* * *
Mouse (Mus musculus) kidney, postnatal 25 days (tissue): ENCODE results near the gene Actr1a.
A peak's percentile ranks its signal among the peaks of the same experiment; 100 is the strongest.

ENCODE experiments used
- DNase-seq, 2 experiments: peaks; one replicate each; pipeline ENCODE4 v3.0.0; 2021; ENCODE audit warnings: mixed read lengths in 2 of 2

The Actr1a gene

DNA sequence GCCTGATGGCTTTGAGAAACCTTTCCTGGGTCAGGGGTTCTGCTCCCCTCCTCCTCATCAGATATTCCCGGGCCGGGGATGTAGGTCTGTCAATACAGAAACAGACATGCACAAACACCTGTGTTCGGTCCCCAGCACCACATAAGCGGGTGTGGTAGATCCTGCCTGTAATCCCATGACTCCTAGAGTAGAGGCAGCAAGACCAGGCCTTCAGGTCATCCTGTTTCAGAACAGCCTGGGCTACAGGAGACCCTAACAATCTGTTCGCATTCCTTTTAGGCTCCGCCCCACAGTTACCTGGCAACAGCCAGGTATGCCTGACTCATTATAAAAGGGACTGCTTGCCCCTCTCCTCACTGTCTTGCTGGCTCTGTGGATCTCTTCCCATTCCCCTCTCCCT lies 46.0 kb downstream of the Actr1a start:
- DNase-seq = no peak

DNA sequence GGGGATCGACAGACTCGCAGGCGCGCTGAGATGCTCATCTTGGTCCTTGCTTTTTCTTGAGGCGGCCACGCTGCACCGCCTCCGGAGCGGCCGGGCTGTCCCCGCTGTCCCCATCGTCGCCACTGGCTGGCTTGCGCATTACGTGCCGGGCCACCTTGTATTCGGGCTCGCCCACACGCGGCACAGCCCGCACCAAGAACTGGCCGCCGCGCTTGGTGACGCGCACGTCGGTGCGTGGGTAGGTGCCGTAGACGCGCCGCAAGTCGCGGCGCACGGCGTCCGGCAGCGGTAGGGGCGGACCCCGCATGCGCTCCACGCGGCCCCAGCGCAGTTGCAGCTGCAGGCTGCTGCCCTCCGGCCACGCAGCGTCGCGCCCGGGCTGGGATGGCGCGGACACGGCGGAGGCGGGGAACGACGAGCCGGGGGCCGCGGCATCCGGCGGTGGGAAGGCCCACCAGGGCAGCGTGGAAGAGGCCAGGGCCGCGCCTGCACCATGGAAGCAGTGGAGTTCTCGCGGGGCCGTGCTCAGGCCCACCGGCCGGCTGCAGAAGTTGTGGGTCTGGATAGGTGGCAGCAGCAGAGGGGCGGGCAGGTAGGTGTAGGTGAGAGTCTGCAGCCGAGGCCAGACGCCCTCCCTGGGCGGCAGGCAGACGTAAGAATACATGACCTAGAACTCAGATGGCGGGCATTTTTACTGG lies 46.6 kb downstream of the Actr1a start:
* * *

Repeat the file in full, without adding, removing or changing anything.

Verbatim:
Mouse (Mus musculus) kidney, postnatal 25 days (tissue): ENCODE results near the gene Actr1a.
A peak's percentile ranks its signal among the peaks of the same experiment; 100 is the strongest.

ENCODE experiments used
- DNase-seq, 2 experiments: peaks; one replicate each; pipeline ENCODE4 v3.0.0; 2021; ENCODE audit warnings: mixed read lengths in 2 of 2

The Actr1a gene

DNA sequence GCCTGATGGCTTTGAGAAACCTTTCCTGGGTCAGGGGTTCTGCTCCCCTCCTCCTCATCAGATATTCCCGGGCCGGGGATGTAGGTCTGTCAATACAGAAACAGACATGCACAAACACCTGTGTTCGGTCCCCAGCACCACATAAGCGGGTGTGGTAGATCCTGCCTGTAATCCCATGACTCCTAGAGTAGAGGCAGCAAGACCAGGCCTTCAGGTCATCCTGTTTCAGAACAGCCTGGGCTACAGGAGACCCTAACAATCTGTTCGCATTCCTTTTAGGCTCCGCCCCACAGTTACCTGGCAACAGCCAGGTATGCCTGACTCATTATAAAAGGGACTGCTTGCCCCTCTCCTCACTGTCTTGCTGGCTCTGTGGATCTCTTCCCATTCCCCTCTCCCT lies 46.0 kb downstream of the Actr1a start:
- DNase-seq = no peak

DNA sequence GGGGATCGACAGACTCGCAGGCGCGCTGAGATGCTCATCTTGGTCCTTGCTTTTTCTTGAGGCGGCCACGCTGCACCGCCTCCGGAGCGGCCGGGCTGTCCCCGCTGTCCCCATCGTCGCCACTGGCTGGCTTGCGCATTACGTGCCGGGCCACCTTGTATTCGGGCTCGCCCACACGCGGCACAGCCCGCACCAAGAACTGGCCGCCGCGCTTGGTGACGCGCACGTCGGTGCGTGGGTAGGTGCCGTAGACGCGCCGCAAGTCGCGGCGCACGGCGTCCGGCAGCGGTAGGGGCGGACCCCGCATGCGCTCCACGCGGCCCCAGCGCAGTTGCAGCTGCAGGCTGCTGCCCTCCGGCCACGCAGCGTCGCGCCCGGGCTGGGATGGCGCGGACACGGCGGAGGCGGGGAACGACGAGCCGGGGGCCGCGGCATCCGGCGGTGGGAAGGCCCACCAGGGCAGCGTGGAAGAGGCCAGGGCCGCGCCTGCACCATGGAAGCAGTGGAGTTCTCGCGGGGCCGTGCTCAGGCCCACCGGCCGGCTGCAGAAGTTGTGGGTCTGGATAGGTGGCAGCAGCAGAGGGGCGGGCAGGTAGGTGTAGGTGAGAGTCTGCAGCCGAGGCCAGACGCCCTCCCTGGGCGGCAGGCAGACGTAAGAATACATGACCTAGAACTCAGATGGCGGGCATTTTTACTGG lies 46.6 kb downstream of the Actr1a start: